Tabqa Dam, Syria: Clashes raged around a key northern Syrian town on Tuesday after the Islamic State group launched a counter-attack to fend off a US-backed advance near the jihadists’ stronghold Raqa.
Backed by air power from an international coalition bombing IS, the Syrian Democratic Forces are laying the groundwork for an assault on the heart of the jihadists’ so-called “caliphate”.
A key part of the campaign is the battle for the IS-held town of Tabqa on the Euphrates River, as well as the adjacent dam and military airport.
The SDF seized the Tabqa airbase late Sunday and began pushing north towards the town itself, but IS fighters doubled down on their defenses on Tuesday, the Syrian Observatory for Human Rights said.
“The fighting is a result of IS launching a counter-offensive to exhaust the Syrian Democratic Forces around the Tabqa military airport,” said Observatory head Rami Abdel Rahman.
He said the SDF was working to “consolidate its positions” near the airport ahead of a final push for the town.
SDF fighters are also bearing down on the Tabqa dam after capturing its northern entrance on Friday from IS fighters.
The fight around the structure has been backed by forces from the US-led coalition, with American-made armoured vehicles bearing the markings of the US seen moving along a nearby road.
An AFP correspondent at the dam on Tuesday said it was generally quiet around the dam itself, despite the occasional IS-fired mortar that landed in SDF-controlled parts of the riverbank.
Airplanes could be heard humming above as SDF forces patrolled the northern entrance of the structure.
‘Acceptable’ water levels
On Tuesday, coalition forces could be seen standing near military vehicles less than two kilometres (one mile) from the dam, their mortar rounds casually stacked nearby.
After a brief pause in fighting on Monday to allow technicians to enter the dam complex, SDF fighters resumed their operations around the structure, said spokeswoman Jihan Sheikh Ahmed.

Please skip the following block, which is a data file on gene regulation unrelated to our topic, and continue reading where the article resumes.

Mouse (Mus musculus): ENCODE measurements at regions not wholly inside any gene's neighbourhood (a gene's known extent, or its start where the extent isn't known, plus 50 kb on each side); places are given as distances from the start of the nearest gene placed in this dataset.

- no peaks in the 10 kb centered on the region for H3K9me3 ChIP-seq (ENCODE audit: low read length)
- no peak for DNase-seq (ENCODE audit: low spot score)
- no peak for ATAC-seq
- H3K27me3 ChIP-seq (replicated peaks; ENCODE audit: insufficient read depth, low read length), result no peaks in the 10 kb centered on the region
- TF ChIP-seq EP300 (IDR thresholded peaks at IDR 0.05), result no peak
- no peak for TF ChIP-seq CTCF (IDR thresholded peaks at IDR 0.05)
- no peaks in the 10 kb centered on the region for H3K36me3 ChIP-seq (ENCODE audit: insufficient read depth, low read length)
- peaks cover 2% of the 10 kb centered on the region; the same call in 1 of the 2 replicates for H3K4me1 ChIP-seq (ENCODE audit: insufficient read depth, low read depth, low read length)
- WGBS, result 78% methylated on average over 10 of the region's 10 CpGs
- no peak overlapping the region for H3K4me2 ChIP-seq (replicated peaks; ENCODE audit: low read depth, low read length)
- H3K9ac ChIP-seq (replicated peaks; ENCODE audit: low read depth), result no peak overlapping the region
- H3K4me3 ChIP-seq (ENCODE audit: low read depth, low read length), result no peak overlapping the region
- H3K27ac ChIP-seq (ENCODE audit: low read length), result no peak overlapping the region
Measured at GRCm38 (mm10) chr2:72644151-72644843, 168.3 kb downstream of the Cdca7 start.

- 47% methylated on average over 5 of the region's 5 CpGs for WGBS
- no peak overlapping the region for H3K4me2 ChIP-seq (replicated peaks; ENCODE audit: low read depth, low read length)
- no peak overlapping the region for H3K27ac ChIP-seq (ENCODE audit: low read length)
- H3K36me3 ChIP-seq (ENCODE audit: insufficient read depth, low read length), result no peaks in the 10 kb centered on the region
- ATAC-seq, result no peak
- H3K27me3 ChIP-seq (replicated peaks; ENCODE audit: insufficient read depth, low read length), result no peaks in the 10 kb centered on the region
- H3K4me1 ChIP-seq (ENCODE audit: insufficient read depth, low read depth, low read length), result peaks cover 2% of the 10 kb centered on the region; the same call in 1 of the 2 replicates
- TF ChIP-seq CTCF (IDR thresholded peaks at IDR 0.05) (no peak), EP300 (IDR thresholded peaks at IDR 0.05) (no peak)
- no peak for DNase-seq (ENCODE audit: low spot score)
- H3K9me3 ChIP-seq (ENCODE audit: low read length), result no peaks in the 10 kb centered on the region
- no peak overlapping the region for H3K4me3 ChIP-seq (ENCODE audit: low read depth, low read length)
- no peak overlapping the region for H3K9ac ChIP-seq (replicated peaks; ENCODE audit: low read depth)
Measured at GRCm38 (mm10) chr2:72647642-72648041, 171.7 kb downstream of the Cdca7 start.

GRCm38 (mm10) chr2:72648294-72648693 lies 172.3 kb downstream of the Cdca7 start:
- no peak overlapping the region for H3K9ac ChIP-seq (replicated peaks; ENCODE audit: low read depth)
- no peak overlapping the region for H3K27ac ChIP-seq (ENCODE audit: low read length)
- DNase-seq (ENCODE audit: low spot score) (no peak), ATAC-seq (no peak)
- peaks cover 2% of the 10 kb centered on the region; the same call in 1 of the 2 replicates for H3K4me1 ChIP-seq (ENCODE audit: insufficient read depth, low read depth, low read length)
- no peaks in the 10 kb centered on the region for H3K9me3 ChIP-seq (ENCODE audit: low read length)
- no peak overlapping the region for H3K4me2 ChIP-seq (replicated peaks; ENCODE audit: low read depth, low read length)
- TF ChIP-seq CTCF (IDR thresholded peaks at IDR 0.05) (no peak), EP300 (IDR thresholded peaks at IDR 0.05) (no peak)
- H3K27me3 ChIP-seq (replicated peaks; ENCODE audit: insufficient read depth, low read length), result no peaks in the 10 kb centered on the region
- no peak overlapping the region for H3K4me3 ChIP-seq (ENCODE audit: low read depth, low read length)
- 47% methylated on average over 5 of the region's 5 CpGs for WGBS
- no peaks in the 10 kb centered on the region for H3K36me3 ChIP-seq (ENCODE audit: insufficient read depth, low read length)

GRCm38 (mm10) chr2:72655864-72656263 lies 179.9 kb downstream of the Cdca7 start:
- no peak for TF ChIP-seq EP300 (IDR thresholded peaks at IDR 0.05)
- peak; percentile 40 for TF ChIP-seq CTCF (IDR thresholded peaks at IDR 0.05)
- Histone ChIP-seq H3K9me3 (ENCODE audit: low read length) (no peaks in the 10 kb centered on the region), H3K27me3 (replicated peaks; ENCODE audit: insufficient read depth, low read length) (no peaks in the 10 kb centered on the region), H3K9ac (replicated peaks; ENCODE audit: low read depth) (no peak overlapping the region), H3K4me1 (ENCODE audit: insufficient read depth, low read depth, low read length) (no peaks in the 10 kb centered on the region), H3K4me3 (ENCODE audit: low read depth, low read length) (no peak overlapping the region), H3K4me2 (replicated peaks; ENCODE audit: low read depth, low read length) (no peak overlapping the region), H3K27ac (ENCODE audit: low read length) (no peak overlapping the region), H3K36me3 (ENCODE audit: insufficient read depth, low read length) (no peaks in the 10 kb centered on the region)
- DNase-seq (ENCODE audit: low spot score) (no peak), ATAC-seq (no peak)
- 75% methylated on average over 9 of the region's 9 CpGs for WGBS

“IS amassed its fighters and attacked our forces in the area, which forced us to respond and resume the operations to liberate the dam,” she said.
Earlier this year, the United Nations raised concern about the prospect of damage to the dam in fighting, warning that water levels — which put pressure on the structure — were already high.
IS has also issued warnings through its propaganda agency Amaq that the dam “is threatened with collapse at any moment because of American strikes and a large rise in water levels”.
On Tuesday, technicians accompanied by the Syrian Arab Red Crescent could be seen examining the dam to assess whether water levels had risen in recent days.
“The explosions and the clashes are threatening the dam, and we ask for all sides to distance themselves from it,” said Ismail Jassem, an engineer from the SDF-controlled Tishreen Dam in neighbouring Aleppo province.
“The water levels are acceptable now. We came to open up one of the gates to relieve the pressure,” he told AFP.
The SDF launched its offensive for Raqa city in November, seizing around two thirds of the surrounding province, according to the Britain-based Observatory.
At their closest point, the forces are just eight kilometres (five miles) from Raqa city, to the northeast.
But they are mostly further away, between 18 and 29 kilometres from Raqa.
The Observatory, which relies on a network of source on the ground in Syria, said IS had deployed around 900 fighters from Raqa city to various fronts in the wider province.
“Fighting is raging on every front around the city of Raqa, accompanied by non-stop air strikes,” Abdel Rahman said.
Syria’s conflict began with protests against President Bashar al-Assad in 2011 but has turned into a brutal war pitting government forces, jihadists, rebels, and Kurds against each other.
UN-mediated talks between government and rebel representatives continued Tuesday in Geneva, aimed at bringing an end to the war that has killed 320,000 people.